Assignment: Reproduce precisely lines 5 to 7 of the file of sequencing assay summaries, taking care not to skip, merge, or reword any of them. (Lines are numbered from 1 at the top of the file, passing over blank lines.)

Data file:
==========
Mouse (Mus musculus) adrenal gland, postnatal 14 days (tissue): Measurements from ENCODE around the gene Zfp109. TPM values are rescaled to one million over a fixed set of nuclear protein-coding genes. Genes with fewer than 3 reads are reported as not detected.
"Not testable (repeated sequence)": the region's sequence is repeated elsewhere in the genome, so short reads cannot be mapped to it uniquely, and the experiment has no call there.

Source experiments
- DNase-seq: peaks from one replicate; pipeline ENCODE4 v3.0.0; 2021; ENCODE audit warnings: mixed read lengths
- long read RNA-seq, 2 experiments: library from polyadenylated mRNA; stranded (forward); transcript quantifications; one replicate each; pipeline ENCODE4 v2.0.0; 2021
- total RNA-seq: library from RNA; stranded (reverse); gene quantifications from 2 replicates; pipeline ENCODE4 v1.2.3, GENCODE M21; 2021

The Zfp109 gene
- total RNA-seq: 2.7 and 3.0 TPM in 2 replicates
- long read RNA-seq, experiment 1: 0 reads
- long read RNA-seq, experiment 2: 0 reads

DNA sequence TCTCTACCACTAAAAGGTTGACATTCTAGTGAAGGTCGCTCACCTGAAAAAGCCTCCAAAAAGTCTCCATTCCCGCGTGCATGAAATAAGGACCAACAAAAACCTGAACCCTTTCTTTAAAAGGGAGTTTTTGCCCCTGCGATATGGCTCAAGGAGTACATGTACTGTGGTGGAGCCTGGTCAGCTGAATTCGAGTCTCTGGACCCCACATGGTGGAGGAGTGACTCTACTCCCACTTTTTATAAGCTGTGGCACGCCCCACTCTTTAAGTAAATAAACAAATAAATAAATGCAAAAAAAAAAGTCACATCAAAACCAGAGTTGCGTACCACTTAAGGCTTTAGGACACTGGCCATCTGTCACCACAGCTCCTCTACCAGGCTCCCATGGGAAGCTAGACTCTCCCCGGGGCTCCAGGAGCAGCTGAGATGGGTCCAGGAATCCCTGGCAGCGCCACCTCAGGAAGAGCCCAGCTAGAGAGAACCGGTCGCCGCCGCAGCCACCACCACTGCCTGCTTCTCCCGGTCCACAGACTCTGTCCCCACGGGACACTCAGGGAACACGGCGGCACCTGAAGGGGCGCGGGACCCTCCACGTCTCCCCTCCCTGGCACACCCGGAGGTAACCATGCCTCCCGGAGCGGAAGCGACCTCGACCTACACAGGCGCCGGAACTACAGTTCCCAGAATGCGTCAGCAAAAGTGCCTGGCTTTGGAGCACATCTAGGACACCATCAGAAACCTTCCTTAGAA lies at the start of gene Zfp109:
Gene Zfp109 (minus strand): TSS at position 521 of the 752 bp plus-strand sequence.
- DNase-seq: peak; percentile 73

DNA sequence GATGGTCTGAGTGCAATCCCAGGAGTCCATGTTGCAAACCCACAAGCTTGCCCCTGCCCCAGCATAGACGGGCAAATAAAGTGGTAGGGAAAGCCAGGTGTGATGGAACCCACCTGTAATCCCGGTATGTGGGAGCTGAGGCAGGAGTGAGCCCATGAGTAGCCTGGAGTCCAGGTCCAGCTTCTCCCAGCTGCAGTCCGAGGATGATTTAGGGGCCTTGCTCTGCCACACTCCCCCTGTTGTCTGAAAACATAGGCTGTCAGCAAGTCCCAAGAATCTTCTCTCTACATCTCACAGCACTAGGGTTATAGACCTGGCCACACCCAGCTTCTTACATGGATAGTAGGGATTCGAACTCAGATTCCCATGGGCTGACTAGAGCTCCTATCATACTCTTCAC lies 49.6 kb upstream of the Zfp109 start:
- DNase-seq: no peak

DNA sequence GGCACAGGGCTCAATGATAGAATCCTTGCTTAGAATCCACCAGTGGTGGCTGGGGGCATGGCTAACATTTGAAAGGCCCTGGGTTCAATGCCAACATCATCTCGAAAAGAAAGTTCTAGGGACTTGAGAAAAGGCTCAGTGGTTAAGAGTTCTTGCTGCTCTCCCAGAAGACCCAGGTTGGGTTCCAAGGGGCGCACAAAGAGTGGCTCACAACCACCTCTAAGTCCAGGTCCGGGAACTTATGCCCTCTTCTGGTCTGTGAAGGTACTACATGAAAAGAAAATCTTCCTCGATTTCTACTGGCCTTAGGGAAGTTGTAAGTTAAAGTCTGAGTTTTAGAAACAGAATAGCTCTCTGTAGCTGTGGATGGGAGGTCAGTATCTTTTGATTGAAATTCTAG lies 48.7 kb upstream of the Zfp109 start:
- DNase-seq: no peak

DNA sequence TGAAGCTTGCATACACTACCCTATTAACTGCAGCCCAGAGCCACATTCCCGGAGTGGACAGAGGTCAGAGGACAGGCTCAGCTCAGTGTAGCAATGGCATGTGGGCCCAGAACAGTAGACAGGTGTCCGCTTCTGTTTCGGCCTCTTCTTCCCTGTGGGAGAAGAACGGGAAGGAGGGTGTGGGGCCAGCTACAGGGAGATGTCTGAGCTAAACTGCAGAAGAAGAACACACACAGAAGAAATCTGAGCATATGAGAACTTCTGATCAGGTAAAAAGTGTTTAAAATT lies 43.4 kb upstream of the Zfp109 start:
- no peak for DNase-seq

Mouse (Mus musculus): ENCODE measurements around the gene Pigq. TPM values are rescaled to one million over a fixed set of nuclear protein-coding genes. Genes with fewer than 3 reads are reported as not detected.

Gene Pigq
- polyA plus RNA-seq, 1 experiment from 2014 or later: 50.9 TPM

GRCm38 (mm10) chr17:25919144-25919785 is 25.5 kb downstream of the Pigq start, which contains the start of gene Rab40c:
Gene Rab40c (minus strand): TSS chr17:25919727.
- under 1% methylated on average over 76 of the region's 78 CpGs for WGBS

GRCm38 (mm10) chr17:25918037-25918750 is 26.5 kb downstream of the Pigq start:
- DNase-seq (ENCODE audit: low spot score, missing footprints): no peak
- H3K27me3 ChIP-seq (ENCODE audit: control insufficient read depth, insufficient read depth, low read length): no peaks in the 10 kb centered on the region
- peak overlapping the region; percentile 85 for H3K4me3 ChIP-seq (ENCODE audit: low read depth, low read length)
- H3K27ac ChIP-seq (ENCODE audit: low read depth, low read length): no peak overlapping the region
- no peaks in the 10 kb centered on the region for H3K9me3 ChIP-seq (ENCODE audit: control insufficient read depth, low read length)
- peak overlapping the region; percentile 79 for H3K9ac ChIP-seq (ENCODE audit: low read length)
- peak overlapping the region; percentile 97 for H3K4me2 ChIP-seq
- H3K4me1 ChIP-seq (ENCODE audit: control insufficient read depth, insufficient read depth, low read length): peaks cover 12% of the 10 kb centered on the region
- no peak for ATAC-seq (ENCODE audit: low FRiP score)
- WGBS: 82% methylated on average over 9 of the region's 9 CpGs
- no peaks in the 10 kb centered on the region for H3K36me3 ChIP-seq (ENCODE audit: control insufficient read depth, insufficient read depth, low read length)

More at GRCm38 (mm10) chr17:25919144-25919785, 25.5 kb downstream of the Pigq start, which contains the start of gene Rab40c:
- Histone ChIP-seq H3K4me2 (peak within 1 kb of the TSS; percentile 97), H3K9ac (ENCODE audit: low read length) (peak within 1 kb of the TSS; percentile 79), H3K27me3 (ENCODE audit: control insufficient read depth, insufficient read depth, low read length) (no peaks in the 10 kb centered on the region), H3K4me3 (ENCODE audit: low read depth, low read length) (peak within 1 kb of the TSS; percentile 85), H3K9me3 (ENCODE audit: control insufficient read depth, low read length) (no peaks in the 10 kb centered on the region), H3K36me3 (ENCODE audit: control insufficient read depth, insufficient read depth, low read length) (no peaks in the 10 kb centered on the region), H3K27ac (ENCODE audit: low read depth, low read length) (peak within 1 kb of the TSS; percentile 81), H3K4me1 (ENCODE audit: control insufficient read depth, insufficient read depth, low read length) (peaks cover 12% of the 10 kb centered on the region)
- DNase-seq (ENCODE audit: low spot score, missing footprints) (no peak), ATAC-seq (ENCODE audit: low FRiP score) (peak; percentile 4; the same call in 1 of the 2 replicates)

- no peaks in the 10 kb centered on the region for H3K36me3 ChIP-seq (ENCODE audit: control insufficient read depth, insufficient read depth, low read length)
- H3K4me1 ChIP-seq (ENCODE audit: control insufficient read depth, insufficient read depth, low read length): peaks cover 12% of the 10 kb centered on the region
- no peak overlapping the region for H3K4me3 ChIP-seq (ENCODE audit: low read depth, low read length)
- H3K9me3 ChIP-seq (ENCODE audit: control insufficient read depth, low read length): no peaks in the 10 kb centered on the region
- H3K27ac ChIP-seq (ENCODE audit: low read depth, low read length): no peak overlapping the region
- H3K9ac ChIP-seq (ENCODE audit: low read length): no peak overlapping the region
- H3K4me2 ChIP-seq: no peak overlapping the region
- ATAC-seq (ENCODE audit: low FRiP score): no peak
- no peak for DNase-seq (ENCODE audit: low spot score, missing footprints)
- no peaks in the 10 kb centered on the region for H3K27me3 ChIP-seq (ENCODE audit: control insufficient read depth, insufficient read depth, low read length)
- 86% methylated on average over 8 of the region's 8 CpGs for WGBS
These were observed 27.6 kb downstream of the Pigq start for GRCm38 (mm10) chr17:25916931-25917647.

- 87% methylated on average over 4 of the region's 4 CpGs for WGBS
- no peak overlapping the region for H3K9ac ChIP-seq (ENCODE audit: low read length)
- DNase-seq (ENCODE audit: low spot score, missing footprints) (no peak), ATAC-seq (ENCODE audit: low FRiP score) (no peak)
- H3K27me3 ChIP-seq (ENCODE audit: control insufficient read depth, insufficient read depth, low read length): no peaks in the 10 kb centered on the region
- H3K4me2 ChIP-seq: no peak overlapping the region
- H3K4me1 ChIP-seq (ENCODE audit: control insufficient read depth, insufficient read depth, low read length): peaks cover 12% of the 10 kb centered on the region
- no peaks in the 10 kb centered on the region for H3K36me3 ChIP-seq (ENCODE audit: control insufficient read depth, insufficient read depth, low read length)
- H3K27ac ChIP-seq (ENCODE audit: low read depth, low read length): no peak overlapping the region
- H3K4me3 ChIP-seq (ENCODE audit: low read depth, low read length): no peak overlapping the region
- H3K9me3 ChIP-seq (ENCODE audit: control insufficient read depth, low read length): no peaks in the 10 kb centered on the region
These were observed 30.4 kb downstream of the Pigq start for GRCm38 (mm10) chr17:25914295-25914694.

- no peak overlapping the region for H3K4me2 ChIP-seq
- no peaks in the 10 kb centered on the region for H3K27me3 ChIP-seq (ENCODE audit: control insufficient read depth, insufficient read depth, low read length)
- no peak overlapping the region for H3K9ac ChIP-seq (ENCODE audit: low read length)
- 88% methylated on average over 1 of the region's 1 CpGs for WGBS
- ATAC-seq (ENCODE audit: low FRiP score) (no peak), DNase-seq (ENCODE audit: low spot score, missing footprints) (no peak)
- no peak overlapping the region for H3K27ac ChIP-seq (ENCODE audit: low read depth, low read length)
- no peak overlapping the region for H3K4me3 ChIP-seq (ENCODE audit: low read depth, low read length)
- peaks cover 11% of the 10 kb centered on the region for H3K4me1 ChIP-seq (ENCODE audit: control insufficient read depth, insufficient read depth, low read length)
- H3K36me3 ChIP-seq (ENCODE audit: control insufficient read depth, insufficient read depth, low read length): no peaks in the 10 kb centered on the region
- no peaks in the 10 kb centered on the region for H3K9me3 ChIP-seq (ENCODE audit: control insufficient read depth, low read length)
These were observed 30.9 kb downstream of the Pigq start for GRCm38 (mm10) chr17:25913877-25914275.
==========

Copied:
- long read RNA-seq, 2 experiments: library from polyadenylated mRNA; stranded (forward); transcript quantifications; one replicate each; pipeline ENCODE4 v2.0.0; 2021
- total RNA-seq: library from RNA; stranded (reverse); gene quantifications from 2 replicates; pipeline ENCODE4 v1.2.3, GENCODE M21; 2021

The Zfp109 gene